Fair Food does not like Strahm – SonntagsZeitung

According to an SRG poll, in mid-August more than 70 percent of voters agreed to the two agricultural initiatives. In the meantime, according to two Tamedia investigations, the share of "Yes" has clearly declined. But no, as the Federal Council and the bourgeois parties want, is far from certain. Red-green is still almost closed for the templates.

From the left, however, the bourgeois economically oriented non-camp is now receiving unexpected help. just Rudolf Strahm. The old SP National Council, ex-price guards, critics of globalization and opponents of unlimited agricultural-free trade, oppose the initiatives. Both the Fair Food Initiative and the Food Sovereignty Initiative try to promote domestic agriculture and make the import of agricultural products more difficult, especially if they do not comply with Swiss regulations.

«Mirror of the current luxury lifestyle wave»

Strahm chooses difficult words. The initiatives are & # 39; anti-social & # 39 ;, even a & # 39; Labelfraud & # 39 ;, he says. With this, Strahm drives his own circle to the cart, which he accuses of revealing his own principles and interests with the initiatives. The SP Switzerland supports the Fair Food Initiative of the Green Party and the initiative for food sovereignty of the West Swiss Farmers Union Uniterre.

"The initiatives are a reflection of the current luxury lifestyle wave," says Strahm. They would lead to "selective import bans and a narrowing of the product range as well as undoubtedly higher prices without quality improvement". Victims would be normal and earn low-income people. The initiatives would be in conflict with a social consumer policy.

But also the ecological arguments that the initiators have put forward, doubt Strahm. Nor does he accept the initiators' criticism of free trade in agriculture. "The two initiatives are well-intentioned, but from a sustainability point of view a misleading label." They started with a good picture of agriculture. Conventional Swiss agriculture has long been an industrial agriculture: more pesticides are used per hectare and more antibiotics per animal than in any other country in Europe, Strahm argues. "With the import of one million tonnes of feed, Switzerland is much less Swiss meat than the advertising claims, while turf meat from Latin America is qualitatively better and more sustainable than such Swiss meat products, and even the insane production of vegetables in heated domestic greenhouses is not sustainable at all. "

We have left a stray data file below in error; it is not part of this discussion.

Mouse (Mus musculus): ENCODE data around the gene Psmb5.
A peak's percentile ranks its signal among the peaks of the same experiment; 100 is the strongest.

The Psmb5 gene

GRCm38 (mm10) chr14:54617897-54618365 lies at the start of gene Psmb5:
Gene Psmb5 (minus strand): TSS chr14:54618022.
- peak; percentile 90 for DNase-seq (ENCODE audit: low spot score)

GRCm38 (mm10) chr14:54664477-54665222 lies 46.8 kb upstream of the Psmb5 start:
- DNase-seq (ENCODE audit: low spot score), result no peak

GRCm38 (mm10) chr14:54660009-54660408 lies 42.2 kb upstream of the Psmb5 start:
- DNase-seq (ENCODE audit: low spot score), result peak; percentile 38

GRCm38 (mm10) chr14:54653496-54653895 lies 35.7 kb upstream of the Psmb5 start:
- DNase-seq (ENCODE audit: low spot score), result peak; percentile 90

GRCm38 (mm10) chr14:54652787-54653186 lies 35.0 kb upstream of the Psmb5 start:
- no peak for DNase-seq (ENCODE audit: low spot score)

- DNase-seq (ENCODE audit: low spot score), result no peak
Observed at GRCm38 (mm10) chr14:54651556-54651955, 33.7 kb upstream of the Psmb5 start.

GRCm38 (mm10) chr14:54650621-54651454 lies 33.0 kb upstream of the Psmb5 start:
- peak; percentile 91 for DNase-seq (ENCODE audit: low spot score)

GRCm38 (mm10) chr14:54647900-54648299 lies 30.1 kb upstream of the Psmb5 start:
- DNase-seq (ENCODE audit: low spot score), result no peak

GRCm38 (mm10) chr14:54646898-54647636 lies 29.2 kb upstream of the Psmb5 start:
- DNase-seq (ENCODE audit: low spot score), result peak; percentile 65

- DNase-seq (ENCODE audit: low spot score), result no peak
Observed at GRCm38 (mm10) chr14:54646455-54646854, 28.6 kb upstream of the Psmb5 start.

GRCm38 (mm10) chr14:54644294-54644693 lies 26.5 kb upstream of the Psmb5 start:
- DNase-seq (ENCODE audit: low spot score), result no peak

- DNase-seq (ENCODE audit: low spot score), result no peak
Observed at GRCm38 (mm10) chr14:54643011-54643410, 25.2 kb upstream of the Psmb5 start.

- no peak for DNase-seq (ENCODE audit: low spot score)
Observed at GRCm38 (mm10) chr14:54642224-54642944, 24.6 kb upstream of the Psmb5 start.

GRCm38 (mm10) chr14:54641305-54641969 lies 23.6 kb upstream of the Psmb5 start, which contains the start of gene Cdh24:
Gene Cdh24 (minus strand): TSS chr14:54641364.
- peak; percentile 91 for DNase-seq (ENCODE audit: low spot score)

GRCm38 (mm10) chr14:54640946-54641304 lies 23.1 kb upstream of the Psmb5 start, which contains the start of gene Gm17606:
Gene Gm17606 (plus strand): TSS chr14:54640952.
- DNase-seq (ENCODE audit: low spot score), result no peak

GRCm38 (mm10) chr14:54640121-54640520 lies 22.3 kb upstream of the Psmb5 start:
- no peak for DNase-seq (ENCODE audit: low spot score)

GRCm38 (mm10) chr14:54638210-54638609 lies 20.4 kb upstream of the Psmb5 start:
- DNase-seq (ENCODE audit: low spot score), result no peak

Coop and Migros do not finance a campaign with

Finally, Strahm named the two requests as a threat to development aid: "The initiatives are unacceptable from a development perspective, because of their protectionism we prevent developing countries from exporting, improving their trade balance and offering more employment." Strahm also criticizes the attitude of development organizations in the voting campaign: "It is incomprehensible that they are now silent about this, they are acting against their earlier statements." In the 1970s Strahm had worked as secretary of the Berne Declaration. Today, the organization that is committed to global justice is called the public eye.

Strahm is ready to resist the vote on September 23 against the two agricultural initiatives. His statements should be part of the campaign without a campaign. And as he enjoys great credibility as a leftist, globalizing critic and consumer advocate in the red-green camp, he is likely to sow significant doubts about the initiatives there.

In general, the opponents of agricultural initiatives, which have so far been perceived as representatives of trade associations, try to increase their credibility with the consumer. In addition, they can count not only on the support of the associations of fruit and vegetable producers and confectioners, but also of the meat industry. Coop and Migros are also against the initiatives. The two main distributors support the No campaign – also financially – through the joint venture IG Retail Switzerland. Although sustainability, ecology and animal welfare are concerns that Coop and Migros share with the initiators. However, they do not want to understand their rejection as a contradiction. The initiatives are "well-intentioned", they also write in a position paper. Coop and Migros, however, refuse state interference – and prefer to continue voluntarily as before.

(Sunday newspaper)

Created: 01.09.2018, 20:45

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